The complexity of the fabrication process has made holograms impractical for everyday visualization tasks, but this may be about to change.
Associate Editor, Technology
Scanned, filtered by optical character recognition and adapted from LASER FOCUS WORLD APRIL 1993 159. For further details please see the original article.
Display holography has often been a victim of its own hype. People tend to confuse science-fiction movie "holograms" and Disneyland mirror tricks with the real thing, and then they go to holographers with unrealistic expectations. Rather than shy away from them, holographers have taken on some of these misconceptions as challenges. A holographic printer, which would provide three-dimensional (3-D) hard copy of medical, architectural, or other computer-aided-design databases, is one challenge that is close to being met.
In one sense, it is true that making a hologram is very easy. With a homemade isolation table, any kind of single-mode continuous-wave visible laser, a lens, and an appropriate holographic plate, you can get a result. However, restrictions on the object of this hologram pose a problem. It has to be small (assuming laser power is low), reasonably-but not too-reflective, very stable, and quite dead. If you have money, you can scale up to a pulsed setup (see "Pulsed Nd:YAG lasers bring versatility to display" on p. 161), which allows you to image living things. But you still have to get into your lab whatever creatures you want to image, and they have to be real physical objects.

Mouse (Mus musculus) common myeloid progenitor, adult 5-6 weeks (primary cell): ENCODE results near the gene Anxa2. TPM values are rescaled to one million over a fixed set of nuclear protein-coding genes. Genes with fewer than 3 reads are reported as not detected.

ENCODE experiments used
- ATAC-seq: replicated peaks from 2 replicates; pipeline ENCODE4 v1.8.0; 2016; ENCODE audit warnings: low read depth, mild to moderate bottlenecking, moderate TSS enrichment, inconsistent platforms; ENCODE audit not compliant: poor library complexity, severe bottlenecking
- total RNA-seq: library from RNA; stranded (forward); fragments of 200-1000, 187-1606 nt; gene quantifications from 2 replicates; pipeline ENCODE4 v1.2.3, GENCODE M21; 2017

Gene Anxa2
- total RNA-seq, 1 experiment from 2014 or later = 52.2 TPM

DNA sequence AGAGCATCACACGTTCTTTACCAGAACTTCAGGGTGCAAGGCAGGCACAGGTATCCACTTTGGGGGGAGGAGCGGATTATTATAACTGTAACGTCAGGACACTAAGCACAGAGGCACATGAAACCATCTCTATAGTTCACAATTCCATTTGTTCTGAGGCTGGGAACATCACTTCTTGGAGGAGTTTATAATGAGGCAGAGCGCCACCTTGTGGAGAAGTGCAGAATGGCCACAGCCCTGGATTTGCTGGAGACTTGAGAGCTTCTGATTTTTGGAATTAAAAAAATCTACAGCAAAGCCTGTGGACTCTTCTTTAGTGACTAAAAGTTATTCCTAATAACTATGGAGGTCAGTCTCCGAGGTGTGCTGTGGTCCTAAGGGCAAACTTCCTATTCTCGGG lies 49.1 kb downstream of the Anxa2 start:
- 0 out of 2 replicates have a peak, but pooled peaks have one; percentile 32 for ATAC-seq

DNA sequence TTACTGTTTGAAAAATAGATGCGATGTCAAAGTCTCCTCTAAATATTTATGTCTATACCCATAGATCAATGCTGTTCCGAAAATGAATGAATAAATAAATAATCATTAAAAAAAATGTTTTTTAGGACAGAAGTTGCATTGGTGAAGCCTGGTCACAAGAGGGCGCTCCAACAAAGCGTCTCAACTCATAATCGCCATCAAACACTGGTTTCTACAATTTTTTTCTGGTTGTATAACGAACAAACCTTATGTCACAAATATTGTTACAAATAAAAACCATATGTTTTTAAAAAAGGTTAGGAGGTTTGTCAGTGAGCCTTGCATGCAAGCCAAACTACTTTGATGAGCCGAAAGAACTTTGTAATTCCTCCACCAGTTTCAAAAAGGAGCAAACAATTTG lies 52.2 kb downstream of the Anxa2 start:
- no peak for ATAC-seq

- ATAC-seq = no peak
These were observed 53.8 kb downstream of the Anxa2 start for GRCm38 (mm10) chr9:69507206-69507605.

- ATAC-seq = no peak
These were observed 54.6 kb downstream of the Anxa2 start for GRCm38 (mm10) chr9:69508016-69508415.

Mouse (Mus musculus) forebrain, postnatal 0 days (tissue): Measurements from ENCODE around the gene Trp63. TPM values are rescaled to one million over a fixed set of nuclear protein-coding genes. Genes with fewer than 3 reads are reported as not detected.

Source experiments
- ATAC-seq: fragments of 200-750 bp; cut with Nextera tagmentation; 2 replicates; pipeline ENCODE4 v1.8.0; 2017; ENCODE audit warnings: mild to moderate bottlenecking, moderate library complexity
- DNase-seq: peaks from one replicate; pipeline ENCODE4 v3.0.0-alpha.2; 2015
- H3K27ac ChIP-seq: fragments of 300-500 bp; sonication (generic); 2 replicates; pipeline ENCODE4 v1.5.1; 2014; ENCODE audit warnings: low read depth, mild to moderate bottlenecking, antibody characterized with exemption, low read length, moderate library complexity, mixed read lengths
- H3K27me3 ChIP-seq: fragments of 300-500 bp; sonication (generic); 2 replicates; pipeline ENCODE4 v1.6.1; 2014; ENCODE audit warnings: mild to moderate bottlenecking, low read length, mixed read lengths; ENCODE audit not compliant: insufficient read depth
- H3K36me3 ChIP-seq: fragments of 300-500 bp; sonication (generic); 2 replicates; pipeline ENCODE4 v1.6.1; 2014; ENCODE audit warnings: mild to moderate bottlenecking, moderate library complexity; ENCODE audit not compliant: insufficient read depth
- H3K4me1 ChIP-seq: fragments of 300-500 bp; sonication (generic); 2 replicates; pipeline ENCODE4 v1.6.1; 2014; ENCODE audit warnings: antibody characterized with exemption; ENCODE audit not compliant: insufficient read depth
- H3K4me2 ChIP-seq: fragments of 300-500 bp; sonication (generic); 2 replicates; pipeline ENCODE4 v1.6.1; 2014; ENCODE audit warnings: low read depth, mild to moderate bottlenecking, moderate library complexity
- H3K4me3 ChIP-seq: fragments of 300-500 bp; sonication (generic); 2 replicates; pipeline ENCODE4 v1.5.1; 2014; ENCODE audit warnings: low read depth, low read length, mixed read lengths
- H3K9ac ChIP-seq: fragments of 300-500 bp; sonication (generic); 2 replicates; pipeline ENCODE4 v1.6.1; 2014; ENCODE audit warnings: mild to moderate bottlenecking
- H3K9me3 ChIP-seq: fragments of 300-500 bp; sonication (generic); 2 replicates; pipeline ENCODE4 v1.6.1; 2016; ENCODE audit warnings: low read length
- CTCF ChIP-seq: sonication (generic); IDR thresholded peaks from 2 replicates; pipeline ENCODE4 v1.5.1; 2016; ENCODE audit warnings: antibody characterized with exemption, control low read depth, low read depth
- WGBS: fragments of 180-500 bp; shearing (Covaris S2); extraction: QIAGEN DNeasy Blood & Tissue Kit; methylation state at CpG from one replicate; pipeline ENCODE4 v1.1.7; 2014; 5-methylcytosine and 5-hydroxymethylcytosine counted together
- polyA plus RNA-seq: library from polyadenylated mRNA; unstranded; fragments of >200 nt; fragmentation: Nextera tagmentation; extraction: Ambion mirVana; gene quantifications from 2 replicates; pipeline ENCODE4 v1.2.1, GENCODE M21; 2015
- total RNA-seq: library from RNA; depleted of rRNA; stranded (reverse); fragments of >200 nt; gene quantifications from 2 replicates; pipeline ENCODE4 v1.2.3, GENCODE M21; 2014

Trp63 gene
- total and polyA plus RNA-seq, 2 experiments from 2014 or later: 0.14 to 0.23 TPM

A physical object is needed because it is being imaged directly. The 100-perspective views for the two-step stereogram of an Acura NSX (right) were generated on a Silicon Graphics Inc. (Mountain View, CA) workstation using software from Alias Research (Toronto, Ont., Canada).